Where did brennivín come from and how did it become the nation’s drink? In an effort to dispel rumours surrounding brennivín, the drink of Iceland, we asked historian Stefán Pálsson to clarify the origins of this fiery schnapps.
“When the alcohol prohibition started in 1915, a practice known as moonshining (illegal homemade distillation spirits) became widely practiced as a way of combatting the ban on strong liquor. After the ban was lifted and state liquor stores opened in 1975, the government needed to create a drink that could overtake the alcohol market and compete with homemade spirits. The solution was the state-concocted brennivín, or “fire wine,” a cheap spirit flavoured with caraway seeds (cumin) to achieve the liquorice-like taste the drink is famously known for. Manufactured using easily grown herbs, the government worked with cheap materials to create a readily accessible and affordable drink that soon overtook the market.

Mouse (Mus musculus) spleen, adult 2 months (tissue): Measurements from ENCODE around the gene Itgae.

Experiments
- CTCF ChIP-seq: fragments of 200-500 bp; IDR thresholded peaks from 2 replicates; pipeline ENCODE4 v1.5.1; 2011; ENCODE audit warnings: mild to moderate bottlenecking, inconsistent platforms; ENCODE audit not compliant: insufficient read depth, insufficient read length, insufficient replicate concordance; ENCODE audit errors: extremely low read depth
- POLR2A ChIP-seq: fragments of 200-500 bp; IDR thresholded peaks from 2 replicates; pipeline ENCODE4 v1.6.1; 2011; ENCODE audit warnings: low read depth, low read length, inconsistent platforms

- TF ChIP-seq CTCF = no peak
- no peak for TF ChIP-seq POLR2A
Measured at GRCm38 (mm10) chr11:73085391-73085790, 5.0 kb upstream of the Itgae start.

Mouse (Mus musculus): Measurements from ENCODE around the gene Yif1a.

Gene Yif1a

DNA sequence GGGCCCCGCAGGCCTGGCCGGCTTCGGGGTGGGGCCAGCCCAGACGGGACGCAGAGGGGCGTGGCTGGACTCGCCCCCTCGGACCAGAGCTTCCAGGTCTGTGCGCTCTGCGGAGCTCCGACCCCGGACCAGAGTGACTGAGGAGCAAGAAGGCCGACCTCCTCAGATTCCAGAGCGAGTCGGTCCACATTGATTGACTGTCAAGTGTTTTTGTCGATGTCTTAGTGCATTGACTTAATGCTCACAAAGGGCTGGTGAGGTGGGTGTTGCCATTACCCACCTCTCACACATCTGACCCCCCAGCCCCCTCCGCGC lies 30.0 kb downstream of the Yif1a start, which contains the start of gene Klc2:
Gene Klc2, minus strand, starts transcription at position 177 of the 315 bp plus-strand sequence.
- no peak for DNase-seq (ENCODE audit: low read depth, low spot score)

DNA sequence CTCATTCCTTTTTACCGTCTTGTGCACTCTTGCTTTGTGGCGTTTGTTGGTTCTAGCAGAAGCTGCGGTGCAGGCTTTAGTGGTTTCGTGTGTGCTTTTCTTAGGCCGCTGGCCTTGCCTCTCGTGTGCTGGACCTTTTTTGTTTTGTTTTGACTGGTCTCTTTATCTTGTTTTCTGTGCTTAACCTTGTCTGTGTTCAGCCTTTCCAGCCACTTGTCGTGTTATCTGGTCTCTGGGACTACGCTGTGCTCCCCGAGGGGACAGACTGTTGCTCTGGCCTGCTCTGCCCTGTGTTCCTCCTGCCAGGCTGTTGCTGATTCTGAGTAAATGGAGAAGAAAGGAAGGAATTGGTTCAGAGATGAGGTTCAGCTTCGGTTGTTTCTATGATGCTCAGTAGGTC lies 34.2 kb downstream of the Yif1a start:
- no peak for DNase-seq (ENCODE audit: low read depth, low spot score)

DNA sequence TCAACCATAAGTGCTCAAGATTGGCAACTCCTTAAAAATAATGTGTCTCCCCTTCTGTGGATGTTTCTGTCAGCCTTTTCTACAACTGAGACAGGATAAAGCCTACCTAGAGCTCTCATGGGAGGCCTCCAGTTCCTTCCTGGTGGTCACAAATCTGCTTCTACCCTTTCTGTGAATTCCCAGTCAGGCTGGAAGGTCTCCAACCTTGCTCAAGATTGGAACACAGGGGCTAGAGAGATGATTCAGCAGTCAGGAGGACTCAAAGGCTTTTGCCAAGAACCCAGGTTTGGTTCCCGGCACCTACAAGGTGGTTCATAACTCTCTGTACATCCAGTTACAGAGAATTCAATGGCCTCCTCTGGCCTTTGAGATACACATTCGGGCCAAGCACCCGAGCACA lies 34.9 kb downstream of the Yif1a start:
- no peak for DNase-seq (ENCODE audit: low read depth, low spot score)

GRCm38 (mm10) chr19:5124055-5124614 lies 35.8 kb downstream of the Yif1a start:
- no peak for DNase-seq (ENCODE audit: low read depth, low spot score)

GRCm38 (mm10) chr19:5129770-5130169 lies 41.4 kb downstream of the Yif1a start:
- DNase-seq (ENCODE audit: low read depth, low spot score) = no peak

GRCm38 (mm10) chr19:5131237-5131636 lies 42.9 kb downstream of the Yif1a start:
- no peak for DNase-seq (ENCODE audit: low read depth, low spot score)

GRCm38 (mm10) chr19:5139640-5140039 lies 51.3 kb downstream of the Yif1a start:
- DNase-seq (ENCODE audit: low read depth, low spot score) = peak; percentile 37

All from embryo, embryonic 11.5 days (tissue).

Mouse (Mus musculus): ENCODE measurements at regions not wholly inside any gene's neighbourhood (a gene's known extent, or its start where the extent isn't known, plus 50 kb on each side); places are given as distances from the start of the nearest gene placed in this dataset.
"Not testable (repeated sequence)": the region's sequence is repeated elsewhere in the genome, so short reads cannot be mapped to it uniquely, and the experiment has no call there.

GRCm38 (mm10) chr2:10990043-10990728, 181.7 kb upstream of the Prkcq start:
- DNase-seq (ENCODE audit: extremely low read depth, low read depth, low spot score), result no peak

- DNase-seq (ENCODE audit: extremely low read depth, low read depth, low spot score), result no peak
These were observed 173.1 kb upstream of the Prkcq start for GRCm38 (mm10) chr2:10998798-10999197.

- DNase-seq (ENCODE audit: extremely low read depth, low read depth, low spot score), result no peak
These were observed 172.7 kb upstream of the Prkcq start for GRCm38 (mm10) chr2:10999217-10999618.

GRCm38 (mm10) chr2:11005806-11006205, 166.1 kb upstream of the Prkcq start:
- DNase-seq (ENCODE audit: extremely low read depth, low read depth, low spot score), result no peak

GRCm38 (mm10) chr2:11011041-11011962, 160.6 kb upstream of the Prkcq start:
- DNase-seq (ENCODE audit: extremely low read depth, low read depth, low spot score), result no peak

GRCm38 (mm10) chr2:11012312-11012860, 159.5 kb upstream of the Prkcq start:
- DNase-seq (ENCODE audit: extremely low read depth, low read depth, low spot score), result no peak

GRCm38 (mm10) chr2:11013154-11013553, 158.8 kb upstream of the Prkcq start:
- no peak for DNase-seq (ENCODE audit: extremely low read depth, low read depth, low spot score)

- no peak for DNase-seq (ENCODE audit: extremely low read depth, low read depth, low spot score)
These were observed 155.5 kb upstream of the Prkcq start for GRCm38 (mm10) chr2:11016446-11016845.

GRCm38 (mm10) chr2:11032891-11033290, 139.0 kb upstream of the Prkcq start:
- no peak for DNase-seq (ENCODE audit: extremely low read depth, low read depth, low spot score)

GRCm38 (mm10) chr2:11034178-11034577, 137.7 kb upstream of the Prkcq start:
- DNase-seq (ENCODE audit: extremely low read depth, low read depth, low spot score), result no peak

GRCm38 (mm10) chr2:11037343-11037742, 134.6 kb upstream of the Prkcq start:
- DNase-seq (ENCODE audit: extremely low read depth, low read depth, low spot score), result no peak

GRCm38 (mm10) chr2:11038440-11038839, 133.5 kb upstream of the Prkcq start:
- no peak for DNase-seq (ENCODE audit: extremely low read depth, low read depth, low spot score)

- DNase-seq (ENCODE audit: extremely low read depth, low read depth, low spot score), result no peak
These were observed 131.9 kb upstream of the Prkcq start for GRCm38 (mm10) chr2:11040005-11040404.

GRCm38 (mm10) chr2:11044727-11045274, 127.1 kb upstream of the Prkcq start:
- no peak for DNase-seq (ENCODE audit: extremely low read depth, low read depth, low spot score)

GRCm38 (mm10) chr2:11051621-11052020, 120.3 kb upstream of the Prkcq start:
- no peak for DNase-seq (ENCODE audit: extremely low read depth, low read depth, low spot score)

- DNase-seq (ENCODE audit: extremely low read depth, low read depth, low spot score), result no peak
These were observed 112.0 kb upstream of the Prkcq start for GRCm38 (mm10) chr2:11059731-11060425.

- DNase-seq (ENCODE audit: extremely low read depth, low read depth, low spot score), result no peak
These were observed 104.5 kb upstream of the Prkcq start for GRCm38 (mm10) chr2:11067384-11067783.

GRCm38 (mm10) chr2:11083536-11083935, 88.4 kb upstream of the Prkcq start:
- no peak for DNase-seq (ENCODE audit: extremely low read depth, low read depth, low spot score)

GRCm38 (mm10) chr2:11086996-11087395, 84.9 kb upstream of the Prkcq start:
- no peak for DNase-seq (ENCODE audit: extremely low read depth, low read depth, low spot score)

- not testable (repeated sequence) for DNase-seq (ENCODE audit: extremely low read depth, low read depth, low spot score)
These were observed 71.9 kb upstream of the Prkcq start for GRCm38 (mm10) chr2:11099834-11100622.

“With time, brennivín fell out of favour. The cheap economic incentive behind the drink backfired as it started earning a reputation of being the “drunkard’s drink”. In an attempt to regain its share of the market, the team behind brennivín recruited an advertising agency to rebrand their image.
“Though it may not be the drink of choice for Icelanders, brennivín, with its minimalistic design of the well-known green bottle and its black label, has earned a reputation for its appeal to tourists. So the next time you pick up a brochure touting how vikings used to drink brennivín, keep in mind that this newly popular drink was actually invented by a group of bureaucrats trying to break into the recently opened alcohol market following the alcohol prohibition.”
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